Battlefield V Bullet Penetration Explained by DICE and Why It’s Important

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Just the other day, DICE talked about the gunplay in Battlefield V, and what the studio’s plans, and even explained how recoil and the like work. Continuing the studio’s focus on weapons this week, DICE has now written an entire blog post about one of the most least talked about things when it comes to first-person shooters, and that’s bullet penetration.

In the website post, Rickard Antroia, Senior Game Designer on Battlefield V, sat down for a Q&A to talk about what exactly is bullet penetration and how it works in the game

What is Bullet Penetration?
Bullet Penetration allows bullets to go through thin materials and deal reduced damage to opponents on the other side. It’s based on weapon categories and provides an additional dimension of damaging enemies – or flushing them out of cover.

How did you approach the concept of Bullet Penetration in Battlefield V?
Bullet Penetration builds upon our destruction design in Battlefield 1, where we saw that a lot of walls, houses, and other covers – “assets” to us developers – deteriorated quickly during combat and the battlefield was flattened. This made us reevaluate our destruction classes and how we built props and architecture. The goal was to increase the interaction between the player and the environment while reducing the sheer number of parts in our assets.

Line-of-fire covers had to deteriorate in stages or survive low-grade explosions and bullets. To avoid having transport vehicles and hand grenades level the playing field, covers were upgraded to resist these types of damage. The same went for Fortifications. These assets needed to be sturdy enough to give you decent cover, especially since it takes time and exposure to enemy bullets to build them.

How will players experience Bullet Penetration in-game?
If you’re behind cover, and an enemy with a Machine Gun has you pinned down, you’ll definitely feel the heat. LMGs, MMGs, etc. have the power to pass through covers (with heavily-reduced damage), and thereby become counter-sniper tools, pushing you out of your comfortable hiding spot.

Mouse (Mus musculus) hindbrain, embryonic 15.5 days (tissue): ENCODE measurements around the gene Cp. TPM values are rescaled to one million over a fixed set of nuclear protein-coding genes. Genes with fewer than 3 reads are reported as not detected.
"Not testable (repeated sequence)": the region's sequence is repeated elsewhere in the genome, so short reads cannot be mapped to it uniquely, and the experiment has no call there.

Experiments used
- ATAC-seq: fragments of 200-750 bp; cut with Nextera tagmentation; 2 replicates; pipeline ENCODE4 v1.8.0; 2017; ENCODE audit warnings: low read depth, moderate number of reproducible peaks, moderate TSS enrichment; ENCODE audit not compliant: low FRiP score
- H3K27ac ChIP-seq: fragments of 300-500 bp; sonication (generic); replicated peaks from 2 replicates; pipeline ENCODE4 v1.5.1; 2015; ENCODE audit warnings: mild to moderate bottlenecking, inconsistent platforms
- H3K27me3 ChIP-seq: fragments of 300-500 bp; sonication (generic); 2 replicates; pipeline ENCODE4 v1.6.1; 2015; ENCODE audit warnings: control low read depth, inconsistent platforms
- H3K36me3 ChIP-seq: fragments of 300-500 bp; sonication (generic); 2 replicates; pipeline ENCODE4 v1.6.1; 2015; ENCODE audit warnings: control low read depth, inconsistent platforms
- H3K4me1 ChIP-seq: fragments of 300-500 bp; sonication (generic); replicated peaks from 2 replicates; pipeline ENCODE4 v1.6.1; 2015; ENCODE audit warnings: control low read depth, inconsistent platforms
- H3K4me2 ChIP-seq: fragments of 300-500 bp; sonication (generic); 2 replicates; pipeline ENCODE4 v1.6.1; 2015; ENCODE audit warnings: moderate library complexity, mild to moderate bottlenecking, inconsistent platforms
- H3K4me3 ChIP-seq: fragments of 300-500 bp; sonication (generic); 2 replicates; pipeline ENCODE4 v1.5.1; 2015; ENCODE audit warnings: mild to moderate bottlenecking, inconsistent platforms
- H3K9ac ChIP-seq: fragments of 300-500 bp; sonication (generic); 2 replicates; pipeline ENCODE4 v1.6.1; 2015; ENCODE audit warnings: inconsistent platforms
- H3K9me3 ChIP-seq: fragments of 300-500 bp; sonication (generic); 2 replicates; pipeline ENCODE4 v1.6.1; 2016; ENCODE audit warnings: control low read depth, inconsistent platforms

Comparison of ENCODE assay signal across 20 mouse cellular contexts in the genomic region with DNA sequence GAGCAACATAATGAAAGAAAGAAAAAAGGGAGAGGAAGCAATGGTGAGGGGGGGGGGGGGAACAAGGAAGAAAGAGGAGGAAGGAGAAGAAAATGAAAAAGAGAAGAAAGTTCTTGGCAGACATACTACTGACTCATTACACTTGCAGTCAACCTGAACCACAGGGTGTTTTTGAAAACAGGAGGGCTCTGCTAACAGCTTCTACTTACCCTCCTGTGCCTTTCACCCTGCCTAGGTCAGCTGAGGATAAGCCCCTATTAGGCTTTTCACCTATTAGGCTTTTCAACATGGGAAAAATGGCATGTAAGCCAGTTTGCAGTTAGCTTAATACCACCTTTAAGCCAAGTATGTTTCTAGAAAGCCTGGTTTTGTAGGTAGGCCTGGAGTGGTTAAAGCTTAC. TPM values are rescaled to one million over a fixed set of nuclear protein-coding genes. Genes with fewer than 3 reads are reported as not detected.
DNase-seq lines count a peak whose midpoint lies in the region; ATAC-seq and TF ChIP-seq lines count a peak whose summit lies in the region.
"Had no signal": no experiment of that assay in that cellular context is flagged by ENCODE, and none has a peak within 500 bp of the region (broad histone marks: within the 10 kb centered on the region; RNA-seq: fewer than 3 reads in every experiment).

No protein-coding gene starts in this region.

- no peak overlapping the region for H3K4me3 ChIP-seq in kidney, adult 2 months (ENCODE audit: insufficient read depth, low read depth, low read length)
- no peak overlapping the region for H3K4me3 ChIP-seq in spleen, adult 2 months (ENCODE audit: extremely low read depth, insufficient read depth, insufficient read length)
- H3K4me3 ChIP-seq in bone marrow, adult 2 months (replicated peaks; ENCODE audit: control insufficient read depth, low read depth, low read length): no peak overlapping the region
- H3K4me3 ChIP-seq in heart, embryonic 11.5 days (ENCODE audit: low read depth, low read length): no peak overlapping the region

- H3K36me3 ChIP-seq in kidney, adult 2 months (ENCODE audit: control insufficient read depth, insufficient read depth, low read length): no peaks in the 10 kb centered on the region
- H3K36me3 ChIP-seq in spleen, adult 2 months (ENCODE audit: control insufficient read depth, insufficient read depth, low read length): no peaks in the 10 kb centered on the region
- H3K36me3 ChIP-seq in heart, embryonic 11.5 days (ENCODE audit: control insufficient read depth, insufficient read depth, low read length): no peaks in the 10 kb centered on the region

Visually, bullets that penetrate will create a chunky, debris-themed effect for the player on the receiving end, and a smaller bullet hole with a more low-key visual effect facing the shooter. Non-penetrating bullets will dent hard materials or crack open and rip parts of the surface facing the shooter. Naturally, Bullet Penetration is an ongoing endeavor. We are shipping with a certain setup but are willing to tune and upgrade it in the future.

How do different weapon and bullet types penetrate materials in different ways?
General sidearms like pistols and carbines will go through doors and thin assets like cloth, light vegetation, and glass. The next category contains the SMG and Shotguns, which have slightly better penetration values. Semi-Automatic, Slug, and Assault Rifles exist in their own category, also with some minor deviations. Sniper Rifle is an upgraded version of rifles and becomes the stepping stone to the fully automatic Light Machine Guns, which can break through the walls in wooden buildings and push through barricade covers.

Beyond infantry weapons you have the vehicle bullets, the HMGs, and the airplane 20mm cannon. They are all high-penetration weapons that break through plaster and brick walls, be it with reduced damage.

For the full Q&A, head on over to EA’s website.

In today’s Battlefield V news, check out how a “base level soldier” looks like right here.